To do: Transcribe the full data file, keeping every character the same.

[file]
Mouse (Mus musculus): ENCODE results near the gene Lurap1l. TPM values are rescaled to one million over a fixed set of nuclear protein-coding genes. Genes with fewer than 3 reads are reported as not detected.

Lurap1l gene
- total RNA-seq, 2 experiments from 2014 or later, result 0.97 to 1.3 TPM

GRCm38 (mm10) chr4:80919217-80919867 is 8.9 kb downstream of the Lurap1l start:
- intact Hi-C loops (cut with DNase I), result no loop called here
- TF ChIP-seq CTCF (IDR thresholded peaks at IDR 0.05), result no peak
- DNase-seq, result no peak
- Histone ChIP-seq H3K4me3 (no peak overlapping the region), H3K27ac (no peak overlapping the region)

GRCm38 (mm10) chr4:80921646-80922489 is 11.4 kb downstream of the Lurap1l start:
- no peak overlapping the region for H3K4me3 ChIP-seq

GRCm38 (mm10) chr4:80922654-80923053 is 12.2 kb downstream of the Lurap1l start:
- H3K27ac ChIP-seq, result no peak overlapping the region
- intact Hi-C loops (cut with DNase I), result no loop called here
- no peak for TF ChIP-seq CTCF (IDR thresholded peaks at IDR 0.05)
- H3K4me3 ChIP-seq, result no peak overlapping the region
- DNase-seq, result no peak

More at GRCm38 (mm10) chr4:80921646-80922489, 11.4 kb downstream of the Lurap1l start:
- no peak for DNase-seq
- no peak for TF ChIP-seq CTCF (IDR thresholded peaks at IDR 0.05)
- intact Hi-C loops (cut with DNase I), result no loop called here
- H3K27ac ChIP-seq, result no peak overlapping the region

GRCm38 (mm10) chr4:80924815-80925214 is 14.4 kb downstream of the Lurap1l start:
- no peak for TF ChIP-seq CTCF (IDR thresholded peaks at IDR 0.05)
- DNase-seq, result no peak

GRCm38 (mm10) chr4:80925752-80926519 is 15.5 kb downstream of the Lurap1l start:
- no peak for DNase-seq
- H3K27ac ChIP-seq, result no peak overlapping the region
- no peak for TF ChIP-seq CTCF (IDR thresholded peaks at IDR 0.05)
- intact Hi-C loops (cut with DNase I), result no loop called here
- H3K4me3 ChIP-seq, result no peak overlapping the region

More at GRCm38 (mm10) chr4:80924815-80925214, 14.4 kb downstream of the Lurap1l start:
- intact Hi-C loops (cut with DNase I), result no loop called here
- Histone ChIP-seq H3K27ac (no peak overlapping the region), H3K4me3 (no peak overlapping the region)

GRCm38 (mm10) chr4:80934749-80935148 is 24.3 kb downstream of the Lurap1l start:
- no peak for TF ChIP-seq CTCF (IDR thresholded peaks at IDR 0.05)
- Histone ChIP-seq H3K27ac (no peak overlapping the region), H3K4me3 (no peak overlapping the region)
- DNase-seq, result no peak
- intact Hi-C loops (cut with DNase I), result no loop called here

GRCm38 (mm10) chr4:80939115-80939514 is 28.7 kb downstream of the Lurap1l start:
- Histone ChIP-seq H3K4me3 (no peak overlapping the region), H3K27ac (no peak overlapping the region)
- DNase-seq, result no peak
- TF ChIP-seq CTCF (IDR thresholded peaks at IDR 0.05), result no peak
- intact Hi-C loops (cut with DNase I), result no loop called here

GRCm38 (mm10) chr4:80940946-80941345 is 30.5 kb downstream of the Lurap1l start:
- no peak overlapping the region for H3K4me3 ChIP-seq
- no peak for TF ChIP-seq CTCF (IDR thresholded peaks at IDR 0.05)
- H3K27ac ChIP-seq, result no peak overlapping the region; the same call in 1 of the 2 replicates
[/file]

Mouse (Mus musculus): ENCODE results near the gene Lurap1l. TPM values are rescaled to one million over a fixed set of nuclear protein-coding genes. Genes with fewer than 3 reads are reported as not detected.

Lurap1l gene
- total RNA-seq, 2 experiments from 2014 or later, result 0.97 to 1.3 TPM

GRCm38 (mm10) chr4:80919217-80919867 is 8.9 kb downstream of the Lurap1l start:
- intact Hi-C loops (cut with DNase I), result no loop called here
- TF ChIP-seq CTCF (IDR thresholded peaks at IDR 0.05), result no peak
- DNase-seq, result no peak
- Histone ChIP-seq H3K4me3 (no peak overlapping the region), H3K27ac (no peak overlapping the region)

GRCm38 (mm10) chr4:80921646-80922489 is 11.4 kb downstream of the Lurap1l start:
- no peak overlapping the region for H3K4me3 ChIP-seq

GRCm38 (mm10) chr4:80922654-80923053 is 12.2 kb downstream of the Lurap1l start:
- H3K27ac ChIP-seq, result no peak overlapping the region
- intact Hi-C loops (cut with DNase I), result no loop called here
- no peak for TF ChIP-seq CTCF (IDR thresholded peaks at IDR 0.05)
- H3K4me3 ChIP-seq, result no peak overlapping the region
- DNase-seq, result no peak

More at GRCm38 (mm10) chr4:80921646-80922489, 11.4 kb downstream of the Lurap1l start:
- no peak for DNase-seq
- no peak for TF ChIP-seq CTCF (IDR thresholded peaks at IDR 0.05)
- intact Hi-C loops (cut with DNase I), result no loop called here
- H3K27ac ChIP-seq, result no peak overlapping the region

GRCm38 (mm10) chr4:80924815-80925214 is 14.4 kb downstream of the Lurap1l start:
- no peak for TF ChIP-seq CTCF (IDR thresholded peaks at IDR 0.05)
- DNase-seq, result no peak

GRCm38 (mm10) chr4:80925752-80926519 is 15.5 kb downstream of the Lurap1l start:
- no peak for DNase-seq
- H3K27ac ChIP-seq, result no peak overlapping the region
- no peak for TF ChIP-seq CTCF (IDR thresholded peaks at IDR 0.05)
- intact Hi-C loops (cut with DNase I), result no loop called here
- H3K4me3 ChIP-seq, result no peak overlapping the region

More at GRCm38 (mm10) chr4:80924815-80925214, 14.4 kb downstream of the Lurap1l start:
- intact Hi-C loops (cut with DNase I), result no loop called here
- Histone ChIP-seq H3K27ac (no peak overlapping the region), H3K4me3 (no peak overlapping the region)

GRCm38 (mm10) chr4:80934749-80935148 is 24.3 kb downstream of the Lurap1l start:
- no peak for TF ChIP-seq CTCF (IDR thresholded peaks at IDR 0.05)
- Histone ChIP-seq H3K27ac (no peak overlapping the region), H3K4me3 (no peak overlapping the region)
- DNase-seq, result no peak
- intact Hi-C loops (cut with DNase I), result no loop called here

GRCm38 (mm10) chr4:80939115-80939514 is 28.7 kb downstream of the Lurap1l start:
- Histone ChIP-seq H3K4me3 (no peak overlapping the region), H3K27ac (no peak overlapping the region)
- DNase-seq, result no peak
- TF ChIP-seq CTCF (IDR thresholded peaks at IDR 0.05), result no peak
- intact Hi-C loops (cut with DNase I), result no loop called here

GRCm38 (mm10) chr4:80940946-80941345 is 30.5 kb downstream of the Lurap1l start:
- no peak overlapping the region for H3K4me3 ChIP-seq
- no peak for TF ChIP-seq CTCF (IDR thresholded peaks at IDR 0.05)
- H3K27ac ChIP-seq, result no peak overlapping the region; the same call in 1 of the 2 replicates